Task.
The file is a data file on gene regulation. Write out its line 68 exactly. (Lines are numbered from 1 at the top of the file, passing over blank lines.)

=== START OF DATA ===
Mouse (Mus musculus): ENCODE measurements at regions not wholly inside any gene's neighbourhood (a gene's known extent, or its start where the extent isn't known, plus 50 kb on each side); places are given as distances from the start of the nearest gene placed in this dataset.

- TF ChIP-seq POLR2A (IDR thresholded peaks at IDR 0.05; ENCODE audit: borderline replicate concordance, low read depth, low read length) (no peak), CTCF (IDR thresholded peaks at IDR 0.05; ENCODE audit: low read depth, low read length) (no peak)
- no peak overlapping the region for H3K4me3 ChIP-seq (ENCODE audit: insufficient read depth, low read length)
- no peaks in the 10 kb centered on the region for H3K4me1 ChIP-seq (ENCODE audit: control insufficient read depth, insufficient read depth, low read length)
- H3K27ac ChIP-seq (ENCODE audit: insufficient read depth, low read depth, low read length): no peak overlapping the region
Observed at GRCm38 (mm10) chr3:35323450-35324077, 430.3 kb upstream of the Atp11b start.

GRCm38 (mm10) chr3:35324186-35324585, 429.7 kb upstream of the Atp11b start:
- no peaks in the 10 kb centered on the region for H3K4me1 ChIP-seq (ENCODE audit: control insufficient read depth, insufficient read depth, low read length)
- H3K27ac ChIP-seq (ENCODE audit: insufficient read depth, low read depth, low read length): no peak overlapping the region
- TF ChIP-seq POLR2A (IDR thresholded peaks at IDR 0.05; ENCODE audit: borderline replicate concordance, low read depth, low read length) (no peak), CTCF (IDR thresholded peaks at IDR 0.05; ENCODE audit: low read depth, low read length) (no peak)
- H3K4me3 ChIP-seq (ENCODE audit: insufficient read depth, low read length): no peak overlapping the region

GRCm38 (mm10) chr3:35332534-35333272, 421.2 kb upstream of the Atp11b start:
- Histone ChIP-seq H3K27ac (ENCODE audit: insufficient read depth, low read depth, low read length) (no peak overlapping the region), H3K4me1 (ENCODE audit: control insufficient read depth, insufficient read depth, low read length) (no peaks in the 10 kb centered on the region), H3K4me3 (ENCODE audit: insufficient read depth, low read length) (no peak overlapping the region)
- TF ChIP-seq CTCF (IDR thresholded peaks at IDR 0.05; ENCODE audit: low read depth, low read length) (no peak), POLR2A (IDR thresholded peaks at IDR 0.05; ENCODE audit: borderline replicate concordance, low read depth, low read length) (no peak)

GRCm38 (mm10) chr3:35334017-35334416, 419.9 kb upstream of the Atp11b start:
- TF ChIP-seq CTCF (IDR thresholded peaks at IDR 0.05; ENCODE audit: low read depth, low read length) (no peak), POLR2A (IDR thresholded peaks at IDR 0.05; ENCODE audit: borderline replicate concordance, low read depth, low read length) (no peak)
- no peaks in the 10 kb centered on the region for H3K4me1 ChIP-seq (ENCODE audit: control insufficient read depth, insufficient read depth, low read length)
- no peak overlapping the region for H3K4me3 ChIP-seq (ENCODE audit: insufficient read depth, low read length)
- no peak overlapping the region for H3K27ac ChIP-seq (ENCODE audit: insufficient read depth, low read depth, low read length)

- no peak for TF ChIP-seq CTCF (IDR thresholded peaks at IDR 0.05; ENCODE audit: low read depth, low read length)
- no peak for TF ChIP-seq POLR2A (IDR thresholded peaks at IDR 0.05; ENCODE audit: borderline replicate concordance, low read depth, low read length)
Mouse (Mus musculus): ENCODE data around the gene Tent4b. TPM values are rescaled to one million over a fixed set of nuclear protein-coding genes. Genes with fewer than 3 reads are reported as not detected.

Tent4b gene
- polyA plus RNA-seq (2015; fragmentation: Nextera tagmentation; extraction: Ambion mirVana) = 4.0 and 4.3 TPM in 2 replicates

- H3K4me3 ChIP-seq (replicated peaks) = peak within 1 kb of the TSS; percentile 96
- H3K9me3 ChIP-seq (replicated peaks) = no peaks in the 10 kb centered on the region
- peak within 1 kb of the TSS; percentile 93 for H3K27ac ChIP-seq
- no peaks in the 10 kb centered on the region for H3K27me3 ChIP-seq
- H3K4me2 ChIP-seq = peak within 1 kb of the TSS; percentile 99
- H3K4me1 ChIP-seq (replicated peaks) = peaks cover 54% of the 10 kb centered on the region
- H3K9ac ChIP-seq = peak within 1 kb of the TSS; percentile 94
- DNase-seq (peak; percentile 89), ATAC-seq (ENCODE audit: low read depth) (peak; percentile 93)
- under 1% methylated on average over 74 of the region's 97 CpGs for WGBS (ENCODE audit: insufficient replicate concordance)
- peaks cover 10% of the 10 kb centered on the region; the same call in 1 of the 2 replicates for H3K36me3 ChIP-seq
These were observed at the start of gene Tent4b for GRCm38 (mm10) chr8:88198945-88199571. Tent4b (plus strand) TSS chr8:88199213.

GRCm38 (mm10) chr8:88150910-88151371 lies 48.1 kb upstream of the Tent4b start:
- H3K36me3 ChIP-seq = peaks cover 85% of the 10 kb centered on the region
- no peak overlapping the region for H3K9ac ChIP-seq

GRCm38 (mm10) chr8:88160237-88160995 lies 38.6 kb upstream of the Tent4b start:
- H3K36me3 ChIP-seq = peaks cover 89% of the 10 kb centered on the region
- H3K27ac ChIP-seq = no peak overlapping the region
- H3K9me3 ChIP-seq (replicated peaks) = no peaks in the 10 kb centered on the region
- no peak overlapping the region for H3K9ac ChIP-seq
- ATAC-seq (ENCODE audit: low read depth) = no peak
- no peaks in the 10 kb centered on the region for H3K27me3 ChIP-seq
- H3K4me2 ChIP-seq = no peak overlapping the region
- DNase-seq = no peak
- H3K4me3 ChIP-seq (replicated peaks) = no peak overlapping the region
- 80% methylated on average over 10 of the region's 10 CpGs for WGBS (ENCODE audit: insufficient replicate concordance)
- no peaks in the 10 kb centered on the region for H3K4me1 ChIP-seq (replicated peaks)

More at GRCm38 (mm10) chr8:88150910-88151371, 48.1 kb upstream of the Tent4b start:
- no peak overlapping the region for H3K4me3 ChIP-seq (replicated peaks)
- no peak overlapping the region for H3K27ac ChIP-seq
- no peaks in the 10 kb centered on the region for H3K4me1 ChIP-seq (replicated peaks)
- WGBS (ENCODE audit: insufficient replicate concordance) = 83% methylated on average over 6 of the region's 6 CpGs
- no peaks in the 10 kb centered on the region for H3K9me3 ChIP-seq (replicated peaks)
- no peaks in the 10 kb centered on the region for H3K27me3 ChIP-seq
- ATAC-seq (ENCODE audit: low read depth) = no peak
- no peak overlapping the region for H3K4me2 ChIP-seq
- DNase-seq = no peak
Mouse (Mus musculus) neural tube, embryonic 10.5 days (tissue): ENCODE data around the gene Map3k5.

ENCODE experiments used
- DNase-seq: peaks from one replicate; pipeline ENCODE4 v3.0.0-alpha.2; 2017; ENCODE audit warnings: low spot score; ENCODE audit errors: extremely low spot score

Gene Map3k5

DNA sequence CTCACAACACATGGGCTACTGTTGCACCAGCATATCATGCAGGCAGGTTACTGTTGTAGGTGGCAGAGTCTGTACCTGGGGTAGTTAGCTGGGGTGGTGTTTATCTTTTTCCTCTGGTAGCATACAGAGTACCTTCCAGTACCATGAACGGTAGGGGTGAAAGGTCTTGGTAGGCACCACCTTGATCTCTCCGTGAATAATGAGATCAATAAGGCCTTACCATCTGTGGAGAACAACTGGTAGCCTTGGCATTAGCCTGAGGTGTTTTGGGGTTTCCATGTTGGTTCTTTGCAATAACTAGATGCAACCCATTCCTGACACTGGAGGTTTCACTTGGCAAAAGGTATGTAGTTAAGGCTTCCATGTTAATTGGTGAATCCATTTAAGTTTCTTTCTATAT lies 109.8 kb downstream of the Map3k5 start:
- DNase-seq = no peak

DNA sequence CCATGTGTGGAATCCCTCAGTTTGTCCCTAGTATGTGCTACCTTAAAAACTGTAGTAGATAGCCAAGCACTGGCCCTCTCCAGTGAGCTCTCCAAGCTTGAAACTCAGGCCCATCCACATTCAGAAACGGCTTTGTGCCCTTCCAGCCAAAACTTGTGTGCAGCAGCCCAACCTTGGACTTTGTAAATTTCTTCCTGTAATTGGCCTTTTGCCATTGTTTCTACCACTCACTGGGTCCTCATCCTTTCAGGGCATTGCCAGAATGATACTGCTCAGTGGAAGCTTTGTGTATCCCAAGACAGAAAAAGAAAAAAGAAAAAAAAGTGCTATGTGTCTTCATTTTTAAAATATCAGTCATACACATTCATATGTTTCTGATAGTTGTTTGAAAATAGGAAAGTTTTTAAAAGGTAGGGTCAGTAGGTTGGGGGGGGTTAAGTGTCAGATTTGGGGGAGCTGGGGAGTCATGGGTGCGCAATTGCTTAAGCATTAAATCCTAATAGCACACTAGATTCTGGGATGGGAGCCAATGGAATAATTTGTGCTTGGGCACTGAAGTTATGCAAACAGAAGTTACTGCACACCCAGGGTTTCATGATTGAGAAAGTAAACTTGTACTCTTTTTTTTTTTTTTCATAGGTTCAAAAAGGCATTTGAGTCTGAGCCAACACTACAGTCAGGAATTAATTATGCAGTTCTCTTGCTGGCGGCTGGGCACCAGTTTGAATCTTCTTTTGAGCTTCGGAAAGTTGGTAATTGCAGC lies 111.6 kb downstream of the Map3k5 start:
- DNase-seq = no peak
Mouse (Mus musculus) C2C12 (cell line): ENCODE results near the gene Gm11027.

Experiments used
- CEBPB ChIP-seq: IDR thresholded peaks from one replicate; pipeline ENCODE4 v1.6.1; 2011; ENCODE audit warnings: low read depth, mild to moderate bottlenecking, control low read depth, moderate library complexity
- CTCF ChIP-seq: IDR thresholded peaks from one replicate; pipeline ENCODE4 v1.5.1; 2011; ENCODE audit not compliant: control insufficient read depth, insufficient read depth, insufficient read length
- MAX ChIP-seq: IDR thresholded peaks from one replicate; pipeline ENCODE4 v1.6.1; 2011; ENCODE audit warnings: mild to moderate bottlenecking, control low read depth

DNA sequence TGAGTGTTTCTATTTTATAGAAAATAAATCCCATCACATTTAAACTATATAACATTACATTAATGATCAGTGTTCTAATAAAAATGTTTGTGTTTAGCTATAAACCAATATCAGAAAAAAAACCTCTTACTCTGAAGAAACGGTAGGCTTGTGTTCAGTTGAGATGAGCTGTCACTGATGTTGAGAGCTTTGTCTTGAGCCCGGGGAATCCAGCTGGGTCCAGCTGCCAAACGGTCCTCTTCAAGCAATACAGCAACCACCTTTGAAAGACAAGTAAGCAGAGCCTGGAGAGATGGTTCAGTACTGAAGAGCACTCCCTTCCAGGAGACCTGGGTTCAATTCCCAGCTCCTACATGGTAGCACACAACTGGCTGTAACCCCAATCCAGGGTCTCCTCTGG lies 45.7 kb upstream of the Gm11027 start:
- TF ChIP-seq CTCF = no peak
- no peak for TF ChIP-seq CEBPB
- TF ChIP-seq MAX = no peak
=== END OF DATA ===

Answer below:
- DNase-seq = no peak